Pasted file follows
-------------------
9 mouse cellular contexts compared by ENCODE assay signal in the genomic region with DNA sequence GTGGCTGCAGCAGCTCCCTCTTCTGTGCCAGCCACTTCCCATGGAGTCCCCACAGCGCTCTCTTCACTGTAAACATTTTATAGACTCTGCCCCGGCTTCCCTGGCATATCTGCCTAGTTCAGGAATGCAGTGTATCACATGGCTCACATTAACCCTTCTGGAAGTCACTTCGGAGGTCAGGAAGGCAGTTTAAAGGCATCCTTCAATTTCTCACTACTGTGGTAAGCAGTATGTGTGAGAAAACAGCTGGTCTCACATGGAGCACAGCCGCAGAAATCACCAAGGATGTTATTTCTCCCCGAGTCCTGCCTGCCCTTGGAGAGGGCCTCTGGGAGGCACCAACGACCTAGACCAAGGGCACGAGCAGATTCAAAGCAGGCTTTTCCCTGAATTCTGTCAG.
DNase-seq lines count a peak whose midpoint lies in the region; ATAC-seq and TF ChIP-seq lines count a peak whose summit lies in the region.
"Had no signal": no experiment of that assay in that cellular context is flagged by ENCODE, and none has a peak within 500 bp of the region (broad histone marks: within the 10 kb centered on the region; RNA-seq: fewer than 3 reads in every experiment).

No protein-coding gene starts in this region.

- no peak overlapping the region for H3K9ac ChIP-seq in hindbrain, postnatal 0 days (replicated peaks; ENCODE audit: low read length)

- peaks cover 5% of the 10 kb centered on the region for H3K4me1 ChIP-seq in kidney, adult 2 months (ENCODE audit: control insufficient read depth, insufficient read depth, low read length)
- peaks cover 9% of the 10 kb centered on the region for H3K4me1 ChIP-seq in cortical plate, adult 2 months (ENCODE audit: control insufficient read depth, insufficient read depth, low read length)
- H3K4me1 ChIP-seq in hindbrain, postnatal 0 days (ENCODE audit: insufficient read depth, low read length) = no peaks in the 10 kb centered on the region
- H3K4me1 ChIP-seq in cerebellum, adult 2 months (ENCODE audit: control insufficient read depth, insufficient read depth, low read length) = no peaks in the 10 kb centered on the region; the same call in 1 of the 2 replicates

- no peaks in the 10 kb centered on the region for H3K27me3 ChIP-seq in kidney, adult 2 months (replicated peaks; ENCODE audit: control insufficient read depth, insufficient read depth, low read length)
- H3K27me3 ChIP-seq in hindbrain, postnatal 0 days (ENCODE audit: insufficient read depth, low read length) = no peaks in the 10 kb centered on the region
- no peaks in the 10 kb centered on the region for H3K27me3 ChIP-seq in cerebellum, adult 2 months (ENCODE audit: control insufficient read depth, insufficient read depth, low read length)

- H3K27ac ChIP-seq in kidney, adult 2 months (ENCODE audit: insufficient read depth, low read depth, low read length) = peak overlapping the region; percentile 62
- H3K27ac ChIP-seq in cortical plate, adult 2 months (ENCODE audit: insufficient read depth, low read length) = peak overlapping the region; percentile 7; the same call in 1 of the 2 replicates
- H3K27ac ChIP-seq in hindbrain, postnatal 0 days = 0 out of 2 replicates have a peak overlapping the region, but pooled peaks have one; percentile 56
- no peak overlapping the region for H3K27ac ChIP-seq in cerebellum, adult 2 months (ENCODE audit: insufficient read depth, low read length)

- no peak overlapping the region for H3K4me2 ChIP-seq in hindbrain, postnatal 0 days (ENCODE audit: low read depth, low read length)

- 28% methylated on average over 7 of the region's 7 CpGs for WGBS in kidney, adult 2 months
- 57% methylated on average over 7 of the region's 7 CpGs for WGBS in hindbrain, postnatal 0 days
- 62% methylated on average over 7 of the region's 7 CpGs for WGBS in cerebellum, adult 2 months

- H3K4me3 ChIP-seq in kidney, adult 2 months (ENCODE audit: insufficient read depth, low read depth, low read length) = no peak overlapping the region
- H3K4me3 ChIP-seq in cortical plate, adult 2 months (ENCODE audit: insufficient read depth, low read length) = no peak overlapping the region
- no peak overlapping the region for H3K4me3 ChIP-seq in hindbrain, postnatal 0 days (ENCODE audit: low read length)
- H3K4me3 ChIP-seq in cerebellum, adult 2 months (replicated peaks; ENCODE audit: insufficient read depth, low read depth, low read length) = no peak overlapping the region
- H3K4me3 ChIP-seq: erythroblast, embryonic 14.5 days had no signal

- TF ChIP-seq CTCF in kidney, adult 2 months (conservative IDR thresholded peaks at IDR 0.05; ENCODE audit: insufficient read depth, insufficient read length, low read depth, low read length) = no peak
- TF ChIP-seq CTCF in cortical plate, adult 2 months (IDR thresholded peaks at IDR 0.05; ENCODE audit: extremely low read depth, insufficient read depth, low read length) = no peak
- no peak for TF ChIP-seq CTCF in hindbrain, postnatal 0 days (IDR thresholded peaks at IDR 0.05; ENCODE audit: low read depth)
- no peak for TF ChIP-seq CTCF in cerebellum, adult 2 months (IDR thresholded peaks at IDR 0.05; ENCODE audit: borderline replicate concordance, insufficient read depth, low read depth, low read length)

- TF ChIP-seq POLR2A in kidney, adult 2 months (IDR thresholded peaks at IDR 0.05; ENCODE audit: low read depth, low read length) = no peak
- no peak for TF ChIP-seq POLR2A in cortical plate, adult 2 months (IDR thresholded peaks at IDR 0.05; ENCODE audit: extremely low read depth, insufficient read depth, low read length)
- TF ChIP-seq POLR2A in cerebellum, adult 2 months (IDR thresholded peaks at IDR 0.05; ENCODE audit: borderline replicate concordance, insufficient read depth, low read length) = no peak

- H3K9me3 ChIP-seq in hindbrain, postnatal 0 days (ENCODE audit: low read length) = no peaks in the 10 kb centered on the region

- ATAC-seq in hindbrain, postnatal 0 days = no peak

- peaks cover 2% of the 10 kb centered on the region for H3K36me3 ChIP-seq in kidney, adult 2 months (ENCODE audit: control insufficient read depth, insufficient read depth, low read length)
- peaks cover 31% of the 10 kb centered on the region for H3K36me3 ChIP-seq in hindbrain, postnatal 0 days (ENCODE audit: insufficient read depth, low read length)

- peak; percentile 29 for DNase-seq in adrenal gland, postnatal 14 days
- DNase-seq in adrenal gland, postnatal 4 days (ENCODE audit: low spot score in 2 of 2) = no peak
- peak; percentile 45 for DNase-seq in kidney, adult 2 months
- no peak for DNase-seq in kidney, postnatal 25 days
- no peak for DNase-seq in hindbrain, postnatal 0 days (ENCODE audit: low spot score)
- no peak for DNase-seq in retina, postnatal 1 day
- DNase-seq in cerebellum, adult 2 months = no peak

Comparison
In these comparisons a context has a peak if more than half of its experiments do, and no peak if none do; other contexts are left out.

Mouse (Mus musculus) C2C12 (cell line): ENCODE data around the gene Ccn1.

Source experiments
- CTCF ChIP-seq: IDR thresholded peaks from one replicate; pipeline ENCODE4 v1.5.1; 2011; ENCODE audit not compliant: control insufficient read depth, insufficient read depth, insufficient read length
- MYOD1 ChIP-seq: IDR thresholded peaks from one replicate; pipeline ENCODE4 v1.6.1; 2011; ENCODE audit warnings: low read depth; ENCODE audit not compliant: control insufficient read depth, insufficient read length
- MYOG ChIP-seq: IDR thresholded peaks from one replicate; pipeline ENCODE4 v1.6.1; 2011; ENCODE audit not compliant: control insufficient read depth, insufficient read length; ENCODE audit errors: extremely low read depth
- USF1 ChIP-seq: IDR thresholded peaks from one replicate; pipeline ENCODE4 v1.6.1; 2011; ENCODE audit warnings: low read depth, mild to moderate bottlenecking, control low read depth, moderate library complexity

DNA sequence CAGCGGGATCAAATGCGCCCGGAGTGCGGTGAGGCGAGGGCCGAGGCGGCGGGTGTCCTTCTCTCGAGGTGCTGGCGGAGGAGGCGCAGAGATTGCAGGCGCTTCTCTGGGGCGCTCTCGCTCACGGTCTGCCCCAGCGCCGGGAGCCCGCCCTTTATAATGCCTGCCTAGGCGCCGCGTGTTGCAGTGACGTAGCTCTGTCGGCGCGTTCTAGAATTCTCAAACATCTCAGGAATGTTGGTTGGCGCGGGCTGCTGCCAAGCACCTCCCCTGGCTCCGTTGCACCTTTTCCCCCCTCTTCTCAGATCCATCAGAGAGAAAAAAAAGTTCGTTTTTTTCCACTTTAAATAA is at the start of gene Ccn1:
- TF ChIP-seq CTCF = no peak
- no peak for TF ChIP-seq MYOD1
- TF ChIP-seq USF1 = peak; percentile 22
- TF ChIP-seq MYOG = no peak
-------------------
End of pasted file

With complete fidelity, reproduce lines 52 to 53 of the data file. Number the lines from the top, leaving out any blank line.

DNA sequence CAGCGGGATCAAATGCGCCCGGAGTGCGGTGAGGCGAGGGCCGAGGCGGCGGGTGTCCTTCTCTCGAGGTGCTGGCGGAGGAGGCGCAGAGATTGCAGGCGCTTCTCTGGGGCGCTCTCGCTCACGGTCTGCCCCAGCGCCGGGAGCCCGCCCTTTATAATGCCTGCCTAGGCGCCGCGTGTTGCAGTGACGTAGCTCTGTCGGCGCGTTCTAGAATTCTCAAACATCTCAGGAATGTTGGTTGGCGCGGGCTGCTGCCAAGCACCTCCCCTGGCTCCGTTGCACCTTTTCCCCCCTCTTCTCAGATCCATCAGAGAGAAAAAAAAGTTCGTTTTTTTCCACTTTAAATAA is at the start of gene Ccn1:
- TF ChIP-seq CTCF = no peak